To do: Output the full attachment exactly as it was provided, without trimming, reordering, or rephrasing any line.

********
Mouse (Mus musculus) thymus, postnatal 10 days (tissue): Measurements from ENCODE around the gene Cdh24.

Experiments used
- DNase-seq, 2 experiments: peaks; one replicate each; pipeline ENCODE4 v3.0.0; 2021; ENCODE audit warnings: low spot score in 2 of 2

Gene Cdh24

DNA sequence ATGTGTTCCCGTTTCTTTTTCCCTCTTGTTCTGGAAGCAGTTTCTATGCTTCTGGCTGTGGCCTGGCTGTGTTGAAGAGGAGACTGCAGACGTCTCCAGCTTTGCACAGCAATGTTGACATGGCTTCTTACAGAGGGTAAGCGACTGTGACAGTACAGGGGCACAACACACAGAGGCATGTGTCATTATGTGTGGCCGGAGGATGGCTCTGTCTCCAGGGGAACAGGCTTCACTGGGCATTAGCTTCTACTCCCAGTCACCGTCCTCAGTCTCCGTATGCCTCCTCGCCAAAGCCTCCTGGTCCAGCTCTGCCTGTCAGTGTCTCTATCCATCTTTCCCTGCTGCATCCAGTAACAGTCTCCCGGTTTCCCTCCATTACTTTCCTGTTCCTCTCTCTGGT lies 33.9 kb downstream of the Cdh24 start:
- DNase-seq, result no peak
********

Mouse (Mus musculus) thymus, postnatal 10 days (tissue): Measurements from ENCODE around the gene Cdh24.

Experiments used
- DNase-seq, 2 experiments: peaks; one replicate each; pipeline ENCODE4 v3.0.0; 2021; ENCODE audit warnings: low spot score in 2 of 2

Gene Cdh24

DNA sequence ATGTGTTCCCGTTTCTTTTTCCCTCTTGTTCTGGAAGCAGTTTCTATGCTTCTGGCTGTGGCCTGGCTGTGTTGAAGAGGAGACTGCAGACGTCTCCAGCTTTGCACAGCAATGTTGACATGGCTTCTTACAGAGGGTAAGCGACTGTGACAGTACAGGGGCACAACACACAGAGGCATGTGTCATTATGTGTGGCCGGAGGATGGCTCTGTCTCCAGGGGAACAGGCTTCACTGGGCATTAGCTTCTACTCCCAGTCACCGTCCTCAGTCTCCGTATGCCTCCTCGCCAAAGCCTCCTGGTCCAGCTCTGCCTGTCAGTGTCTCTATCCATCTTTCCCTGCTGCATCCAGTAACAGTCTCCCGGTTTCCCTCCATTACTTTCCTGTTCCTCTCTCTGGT lies 33.9 kb downstream of the Cdh24 start:
- DNase-seq, result no peak